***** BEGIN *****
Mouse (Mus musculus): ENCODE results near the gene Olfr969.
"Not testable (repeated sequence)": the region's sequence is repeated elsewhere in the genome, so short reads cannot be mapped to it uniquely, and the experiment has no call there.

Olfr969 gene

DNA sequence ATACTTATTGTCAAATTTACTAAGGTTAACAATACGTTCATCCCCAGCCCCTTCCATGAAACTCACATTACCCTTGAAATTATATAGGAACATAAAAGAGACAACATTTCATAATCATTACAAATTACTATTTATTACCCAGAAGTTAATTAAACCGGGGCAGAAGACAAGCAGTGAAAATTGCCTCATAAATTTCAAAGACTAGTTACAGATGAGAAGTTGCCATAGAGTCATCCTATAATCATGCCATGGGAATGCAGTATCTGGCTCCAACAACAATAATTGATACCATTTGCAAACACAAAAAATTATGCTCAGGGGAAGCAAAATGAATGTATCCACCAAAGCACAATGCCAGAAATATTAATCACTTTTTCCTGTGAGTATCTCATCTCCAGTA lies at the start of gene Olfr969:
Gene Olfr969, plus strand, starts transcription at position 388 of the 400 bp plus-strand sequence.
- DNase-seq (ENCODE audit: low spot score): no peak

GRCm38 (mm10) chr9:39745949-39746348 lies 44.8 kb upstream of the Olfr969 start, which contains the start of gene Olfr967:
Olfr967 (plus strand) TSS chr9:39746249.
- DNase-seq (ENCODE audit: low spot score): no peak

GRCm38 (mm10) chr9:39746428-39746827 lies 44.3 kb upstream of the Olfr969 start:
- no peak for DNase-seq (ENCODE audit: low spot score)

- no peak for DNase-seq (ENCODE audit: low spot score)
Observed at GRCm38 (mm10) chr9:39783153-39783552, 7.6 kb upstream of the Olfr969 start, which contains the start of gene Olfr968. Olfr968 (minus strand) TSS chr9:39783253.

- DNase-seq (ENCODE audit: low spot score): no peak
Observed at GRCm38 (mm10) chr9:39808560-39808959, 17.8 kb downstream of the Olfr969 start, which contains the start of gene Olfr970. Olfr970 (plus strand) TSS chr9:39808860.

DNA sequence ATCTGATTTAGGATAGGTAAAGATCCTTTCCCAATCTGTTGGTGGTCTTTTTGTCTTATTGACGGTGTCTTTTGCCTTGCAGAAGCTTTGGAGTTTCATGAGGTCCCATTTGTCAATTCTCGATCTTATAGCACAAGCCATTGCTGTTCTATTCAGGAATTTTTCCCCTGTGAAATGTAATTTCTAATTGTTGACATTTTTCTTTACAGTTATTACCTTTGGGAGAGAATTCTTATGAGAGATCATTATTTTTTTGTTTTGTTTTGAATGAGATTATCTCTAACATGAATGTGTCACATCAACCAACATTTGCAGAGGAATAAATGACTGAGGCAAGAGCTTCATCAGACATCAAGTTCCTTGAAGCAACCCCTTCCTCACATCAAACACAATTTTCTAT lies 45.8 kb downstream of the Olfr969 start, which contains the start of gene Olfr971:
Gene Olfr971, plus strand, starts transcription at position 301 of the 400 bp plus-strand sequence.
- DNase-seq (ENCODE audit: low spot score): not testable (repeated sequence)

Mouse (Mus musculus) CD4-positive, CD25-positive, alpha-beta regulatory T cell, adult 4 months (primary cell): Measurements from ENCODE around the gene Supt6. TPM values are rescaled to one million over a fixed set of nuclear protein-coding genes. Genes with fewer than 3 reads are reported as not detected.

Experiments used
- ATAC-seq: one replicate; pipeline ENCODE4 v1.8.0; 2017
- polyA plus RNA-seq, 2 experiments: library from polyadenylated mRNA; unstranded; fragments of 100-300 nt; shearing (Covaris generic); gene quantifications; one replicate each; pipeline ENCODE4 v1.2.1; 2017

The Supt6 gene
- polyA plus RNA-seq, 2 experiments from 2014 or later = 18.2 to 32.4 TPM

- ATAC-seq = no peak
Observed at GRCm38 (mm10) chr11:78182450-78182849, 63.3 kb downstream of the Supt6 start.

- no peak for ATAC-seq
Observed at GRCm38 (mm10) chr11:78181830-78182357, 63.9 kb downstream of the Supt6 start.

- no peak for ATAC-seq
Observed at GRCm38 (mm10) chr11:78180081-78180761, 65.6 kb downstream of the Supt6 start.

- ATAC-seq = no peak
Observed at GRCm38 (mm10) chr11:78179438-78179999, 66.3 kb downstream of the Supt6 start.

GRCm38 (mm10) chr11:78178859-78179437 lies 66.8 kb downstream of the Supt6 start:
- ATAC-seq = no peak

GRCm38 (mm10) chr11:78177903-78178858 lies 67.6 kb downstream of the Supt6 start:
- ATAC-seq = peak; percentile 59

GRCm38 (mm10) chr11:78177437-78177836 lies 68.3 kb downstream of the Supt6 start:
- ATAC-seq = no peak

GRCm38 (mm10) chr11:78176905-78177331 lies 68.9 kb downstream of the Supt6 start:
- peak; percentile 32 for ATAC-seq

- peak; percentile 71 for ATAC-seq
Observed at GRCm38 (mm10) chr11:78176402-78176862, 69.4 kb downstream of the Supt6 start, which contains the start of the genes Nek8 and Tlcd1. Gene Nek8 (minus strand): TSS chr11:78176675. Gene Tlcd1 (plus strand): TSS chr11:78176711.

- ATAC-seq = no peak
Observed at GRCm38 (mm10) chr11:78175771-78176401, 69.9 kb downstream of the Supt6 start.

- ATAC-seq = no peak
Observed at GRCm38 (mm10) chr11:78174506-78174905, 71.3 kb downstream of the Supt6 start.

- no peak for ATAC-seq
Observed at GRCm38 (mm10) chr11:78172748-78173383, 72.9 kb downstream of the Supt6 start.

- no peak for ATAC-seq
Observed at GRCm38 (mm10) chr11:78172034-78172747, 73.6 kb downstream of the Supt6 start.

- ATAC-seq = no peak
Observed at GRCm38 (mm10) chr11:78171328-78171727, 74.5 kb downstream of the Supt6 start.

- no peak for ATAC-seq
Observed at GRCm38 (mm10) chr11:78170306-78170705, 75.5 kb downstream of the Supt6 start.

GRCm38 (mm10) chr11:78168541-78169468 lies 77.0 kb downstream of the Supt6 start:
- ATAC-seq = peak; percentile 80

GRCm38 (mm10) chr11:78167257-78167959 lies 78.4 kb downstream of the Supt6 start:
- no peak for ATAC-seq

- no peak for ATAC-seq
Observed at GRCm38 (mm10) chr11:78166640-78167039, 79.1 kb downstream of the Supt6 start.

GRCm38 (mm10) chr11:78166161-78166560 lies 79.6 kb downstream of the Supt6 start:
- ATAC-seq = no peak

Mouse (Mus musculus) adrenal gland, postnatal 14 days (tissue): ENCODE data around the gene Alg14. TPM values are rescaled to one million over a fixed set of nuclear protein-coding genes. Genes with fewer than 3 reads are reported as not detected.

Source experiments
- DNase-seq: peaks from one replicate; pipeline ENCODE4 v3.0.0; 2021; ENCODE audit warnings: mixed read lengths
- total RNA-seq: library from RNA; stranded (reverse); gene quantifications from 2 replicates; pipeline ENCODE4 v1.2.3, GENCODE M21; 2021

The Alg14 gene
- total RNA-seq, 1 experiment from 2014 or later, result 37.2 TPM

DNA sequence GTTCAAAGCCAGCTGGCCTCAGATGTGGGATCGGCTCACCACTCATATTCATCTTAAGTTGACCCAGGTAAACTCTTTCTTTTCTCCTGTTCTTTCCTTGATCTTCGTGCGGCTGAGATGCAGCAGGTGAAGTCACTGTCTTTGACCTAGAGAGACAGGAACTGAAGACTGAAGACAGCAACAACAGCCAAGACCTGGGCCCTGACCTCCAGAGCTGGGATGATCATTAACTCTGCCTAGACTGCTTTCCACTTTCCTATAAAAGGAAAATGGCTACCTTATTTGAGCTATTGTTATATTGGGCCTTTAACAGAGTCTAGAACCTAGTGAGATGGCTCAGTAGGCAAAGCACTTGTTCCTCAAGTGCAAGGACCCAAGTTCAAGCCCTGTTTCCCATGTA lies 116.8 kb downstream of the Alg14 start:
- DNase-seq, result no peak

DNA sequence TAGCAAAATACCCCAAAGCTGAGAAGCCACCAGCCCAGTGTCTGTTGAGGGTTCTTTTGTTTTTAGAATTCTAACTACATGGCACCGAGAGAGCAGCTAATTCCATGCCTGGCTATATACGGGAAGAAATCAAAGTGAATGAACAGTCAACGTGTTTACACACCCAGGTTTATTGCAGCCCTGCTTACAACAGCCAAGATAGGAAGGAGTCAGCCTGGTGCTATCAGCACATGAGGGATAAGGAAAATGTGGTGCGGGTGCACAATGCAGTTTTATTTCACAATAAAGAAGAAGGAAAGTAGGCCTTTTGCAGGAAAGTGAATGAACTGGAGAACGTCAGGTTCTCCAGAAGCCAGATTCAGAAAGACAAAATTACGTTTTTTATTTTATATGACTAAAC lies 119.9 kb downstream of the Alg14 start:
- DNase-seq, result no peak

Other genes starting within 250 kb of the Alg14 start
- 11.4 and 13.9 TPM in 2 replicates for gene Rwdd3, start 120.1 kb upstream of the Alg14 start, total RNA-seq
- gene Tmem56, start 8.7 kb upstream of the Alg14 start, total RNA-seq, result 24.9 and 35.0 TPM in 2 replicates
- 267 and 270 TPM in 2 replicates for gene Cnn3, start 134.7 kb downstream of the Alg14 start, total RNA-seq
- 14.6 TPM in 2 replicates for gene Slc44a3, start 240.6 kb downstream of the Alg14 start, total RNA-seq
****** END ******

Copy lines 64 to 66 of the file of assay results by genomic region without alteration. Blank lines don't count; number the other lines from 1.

Source experiments
- DNase-seq: peaks from one replicate; pipeline ENCODE4 v3.0.0; 2021; ENCODE audit warnings: mixed read lengths
- total RNA-seq: library from RNA; stranded (reverse); gene quantifications from 2 replicates; pipeline ENCODE4 v1.2.3, GENCODE M21; 2021